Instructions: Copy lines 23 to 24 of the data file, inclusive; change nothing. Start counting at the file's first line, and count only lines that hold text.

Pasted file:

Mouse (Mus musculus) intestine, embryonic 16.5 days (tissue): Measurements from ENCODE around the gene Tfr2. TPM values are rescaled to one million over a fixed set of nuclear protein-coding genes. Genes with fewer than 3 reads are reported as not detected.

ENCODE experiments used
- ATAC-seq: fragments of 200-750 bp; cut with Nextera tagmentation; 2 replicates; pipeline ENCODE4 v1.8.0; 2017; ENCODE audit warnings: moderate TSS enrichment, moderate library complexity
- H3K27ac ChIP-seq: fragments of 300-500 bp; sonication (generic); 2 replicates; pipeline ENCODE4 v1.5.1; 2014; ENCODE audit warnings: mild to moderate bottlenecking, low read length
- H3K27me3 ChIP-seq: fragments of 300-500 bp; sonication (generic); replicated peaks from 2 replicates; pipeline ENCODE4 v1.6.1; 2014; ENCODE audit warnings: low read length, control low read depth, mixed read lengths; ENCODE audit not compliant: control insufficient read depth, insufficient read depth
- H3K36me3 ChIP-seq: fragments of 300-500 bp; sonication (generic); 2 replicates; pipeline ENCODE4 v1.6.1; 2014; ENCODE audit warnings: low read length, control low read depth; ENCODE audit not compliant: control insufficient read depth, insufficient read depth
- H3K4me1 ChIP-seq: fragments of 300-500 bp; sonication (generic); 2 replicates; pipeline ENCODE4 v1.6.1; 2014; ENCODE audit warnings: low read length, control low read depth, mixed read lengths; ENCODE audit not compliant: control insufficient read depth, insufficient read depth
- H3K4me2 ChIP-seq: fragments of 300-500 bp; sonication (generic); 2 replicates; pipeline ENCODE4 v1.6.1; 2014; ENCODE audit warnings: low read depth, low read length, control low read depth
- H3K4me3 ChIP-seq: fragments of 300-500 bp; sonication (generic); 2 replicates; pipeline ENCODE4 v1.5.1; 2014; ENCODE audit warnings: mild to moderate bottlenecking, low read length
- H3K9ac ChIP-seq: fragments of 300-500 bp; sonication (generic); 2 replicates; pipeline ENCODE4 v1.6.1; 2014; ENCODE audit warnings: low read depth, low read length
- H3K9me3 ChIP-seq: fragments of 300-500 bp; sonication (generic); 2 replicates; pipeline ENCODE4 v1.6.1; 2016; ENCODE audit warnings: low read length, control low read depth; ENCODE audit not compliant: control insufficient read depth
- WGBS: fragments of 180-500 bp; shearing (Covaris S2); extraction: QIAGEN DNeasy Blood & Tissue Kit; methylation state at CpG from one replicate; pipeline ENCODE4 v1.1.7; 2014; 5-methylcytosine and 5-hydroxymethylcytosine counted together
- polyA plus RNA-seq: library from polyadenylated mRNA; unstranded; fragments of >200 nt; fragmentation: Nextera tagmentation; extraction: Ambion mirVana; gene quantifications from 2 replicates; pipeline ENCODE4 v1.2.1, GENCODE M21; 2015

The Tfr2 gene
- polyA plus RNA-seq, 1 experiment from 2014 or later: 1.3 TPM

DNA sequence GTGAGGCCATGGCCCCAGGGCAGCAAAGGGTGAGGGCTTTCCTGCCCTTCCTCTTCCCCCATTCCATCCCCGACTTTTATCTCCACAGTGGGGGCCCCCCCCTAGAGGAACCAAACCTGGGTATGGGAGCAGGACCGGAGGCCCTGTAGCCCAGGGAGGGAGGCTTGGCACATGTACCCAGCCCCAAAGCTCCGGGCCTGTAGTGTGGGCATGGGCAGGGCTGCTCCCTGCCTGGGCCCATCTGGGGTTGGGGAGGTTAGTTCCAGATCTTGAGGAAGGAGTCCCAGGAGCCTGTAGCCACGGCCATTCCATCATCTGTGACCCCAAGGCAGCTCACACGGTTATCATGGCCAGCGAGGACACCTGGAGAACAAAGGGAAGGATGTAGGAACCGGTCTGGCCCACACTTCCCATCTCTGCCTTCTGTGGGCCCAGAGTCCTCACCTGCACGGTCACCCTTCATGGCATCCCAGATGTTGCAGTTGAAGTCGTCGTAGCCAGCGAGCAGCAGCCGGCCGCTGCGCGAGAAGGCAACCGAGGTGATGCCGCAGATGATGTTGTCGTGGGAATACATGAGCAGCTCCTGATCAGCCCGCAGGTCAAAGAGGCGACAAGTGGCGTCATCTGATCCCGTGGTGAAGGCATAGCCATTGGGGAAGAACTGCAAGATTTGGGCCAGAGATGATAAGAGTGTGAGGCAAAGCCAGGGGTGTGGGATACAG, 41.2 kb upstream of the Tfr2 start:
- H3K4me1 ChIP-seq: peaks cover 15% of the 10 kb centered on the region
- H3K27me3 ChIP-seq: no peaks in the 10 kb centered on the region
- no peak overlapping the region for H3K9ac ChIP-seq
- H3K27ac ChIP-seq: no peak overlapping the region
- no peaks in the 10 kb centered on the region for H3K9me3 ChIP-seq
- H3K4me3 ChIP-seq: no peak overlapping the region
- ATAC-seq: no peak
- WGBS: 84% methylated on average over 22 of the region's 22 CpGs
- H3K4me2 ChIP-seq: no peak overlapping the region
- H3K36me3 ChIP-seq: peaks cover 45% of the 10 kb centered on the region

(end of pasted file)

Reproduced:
- ATAC-seq: no peak
- WGBS: 84% methylated on average over 22 of the region's 22 CpGs